IG units are hermetically sealed combinations of two or more lites of glass separated by a dry airspace. IG units improve the thermal performance of windows, thus significantly reducing heating and air-conditioning costs. IG units also reduce interior condensation in cold climates, and increase comfort near windows, thus maximizing the usable interior space.

Insulating glass (IG) units are used in a wide range of applications including:

  • Curtain Walls
  • Commercial/Residential Fixed and Operable windows
  • Storefronts
  • Sloped/Overhead Glazing/Skylights
  • Refrigerator doors.

Insulating glass use in residential and commercial construction has risen steadily over the years to where the majority of all new and renovation construction today includes IG units. IG units not only save on monthly heating and cooling costs, but they also reduce the initial size and cost of the heating and cooling equipment required on a project.

By combining Low-E coatings, tinted glasses, reflective coatings, laminated glass products and more, a wide variety of insulating glass configurations are available to satisfy a wide range of performance and aesthetic requirements. IG units can be fabricated to meet energy codes, sound control requirements, impact resistance, and blast resistance requirements. IG units can be designed to reduce heat loss and solar heat gain entering the building, with a minimal reduction of visible light transmittance.


IG units are hermetically sealed combinations of two or more lites of glass separated by a dehydrated airspace. Desiccated spacers are dual sealed with polyisobutylene primary sealant and an organic or silicone secondary sealant, depending on the project specifications and the application. (See the diagrams below.) Argon gas-filled IG units are available to further improve the insulating properties (reduce the U-Value) of a standard air-filled IG unit. The glass lites of an IG unit can be annealed, heat-strengthened, tempered or laminated, as needed, to meet building code requirements, safety glazing standards and design requirements. The lites of an IG unit can be of equal or unequal thickness.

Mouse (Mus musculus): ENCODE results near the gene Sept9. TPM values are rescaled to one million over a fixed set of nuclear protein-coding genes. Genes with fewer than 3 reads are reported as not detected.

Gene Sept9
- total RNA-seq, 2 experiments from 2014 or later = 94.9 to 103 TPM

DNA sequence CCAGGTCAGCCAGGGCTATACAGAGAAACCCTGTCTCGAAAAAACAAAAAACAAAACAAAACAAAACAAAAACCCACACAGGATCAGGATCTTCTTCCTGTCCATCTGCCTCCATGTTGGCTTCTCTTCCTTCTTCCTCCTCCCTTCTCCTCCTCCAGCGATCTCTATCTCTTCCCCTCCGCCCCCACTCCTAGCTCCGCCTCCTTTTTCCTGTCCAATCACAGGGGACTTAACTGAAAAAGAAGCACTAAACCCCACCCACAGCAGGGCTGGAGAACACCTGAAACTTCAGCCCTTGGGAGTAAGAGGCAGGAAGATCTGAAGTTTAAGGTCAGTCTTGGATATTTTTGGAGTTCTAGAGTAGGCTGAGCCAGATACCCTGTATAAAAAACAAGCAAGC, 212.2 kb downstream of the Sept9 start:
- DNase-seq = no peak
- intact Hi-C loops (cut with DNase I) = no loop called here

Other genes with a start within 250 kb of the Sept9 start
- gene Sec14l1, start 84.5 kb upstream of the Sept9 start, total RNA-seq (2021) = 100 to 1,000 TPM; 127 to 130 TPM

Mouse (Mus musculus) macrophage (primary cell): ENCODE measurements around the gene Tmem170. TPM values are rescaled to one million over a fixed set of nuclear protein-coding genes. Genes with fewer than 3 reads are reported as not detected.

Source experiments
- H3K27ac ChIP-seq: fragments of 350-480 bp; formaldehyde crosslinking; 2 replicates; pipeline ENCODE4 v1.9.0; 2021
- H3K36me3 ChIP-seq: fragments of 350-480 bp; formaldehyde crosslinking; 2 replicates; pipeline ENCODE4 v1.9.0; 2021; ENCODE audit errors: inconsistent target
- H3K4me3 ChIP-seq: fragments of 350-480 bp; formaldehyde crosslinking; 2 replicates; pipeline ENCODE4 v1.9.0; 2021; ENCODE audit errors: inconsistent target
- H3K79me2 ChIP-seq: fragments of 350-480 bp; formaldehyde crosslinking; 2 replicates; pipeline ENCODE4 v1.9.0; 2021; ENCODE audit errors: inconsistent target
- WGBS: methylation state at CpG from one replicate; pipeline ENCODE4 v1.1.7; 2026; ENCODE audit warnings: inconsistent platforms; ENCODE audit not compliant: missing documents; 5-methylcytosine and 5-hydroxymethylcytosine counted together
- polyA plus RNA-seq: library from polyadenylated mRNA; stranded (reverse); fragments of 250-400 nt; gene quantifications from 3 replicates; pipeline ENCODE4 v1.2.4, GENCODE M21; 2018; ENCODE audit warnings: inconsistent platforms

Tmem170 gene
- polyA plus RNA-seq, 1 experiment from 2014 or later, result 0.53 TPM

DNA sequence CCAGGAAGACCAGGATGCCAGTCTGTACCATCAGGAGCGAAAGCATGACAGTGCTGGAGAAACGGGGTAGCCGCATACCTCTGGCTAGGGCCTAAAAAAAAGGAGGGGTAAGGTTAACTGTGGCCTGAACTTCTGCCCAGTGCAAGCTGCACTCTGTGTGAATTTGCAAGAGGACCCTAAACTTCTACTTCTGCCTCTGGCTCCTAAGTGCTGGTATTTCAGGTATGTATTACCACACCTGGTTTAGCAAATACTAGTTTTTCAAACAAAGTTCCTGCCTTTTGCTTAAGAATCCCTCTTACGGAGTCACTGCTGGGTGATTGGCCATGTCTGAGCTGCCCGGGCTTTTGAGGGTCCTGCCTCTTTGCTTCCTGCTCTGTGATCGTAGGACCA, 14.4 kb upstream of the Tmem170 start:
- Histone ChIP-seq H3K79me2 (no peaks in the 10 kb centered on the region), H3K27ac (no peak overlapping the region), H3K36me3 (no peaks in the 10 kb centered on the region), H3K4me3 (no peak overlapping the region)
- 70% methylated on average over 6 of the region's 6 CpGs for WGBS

The standard « commercial IG unit» is made up of two lites of 6mm glass and nominal 12mm airspace. Custom IG unit designs can be fabricated with glass thicknesses ranging from 4mm to 10mm and with airspace thicknesses ranging from 6mm to 20mm.

Maximum sizes for IG units are determined by a number of considerations. Size, thickness, weight, aspect ratio, application and load requirements are the factors utilized to make this determination.


Insulating glass units are used in essentially all exterior building applications, including vertical glazing, sloped glazing, overhead glazing and skylights, in vision areas. Depending on the glass type used, IG units can be designed for light and solar control; sound control; ultraviolet screening (to reduce fading); earthquake and blast resistance; security; and decorative applications. IG units are also used for interior applications such as sound control and to reduce energy usage for climate-controlled (hot or cold) rooms.

Residential Applications

Insulating glass has become the standard for both new and replacement residential windows. Most residential IG units are made with one outboard lite of clear glass and an inboard lite of clear glass, sometimes with a Low-E coating. Using reflective and Low-E glass will significantly improve thermal performance.

In cold climates, the Low-E coating is no placed on the #3 surface of the unit. This is done to maximize passive solar heat gain from the sun, while still improving (reducing) the winter nighttime heat loss (winter U-Value). In warm climates, the Low-E coating is positioned on the #2 surface of an IG unit to minimize solar heat gain. The U-Value remains unchanged for the second or third surface application.

Commercial Applications

Most commercial buildings spend the majority of their energy money on cooling loads, even in cold climates, due to the internal heat generated by lights, people, copiers, computers and other office equipment. Also, there has been an increase in the number and size of windows to maximize the use of natural daylight to reduce energy usage and lighting costs, as well as the positive effect on employee productivity. Therefore, the major emphasis in commercial buildings is to reduce heat gain (minimize the shading coefficient/the solar heat gain coefficient). Of lesser importance, but still quite significant in cold climates, is the need to minimize nighttime heat loss (winter U-Value).

There are now a large number of high performance reflective glasses that do an excellent job of reducing heat gain. And there are a number of Low-E glasses that not only improve (reduce) the winter U-Value, but also reduce heat gain.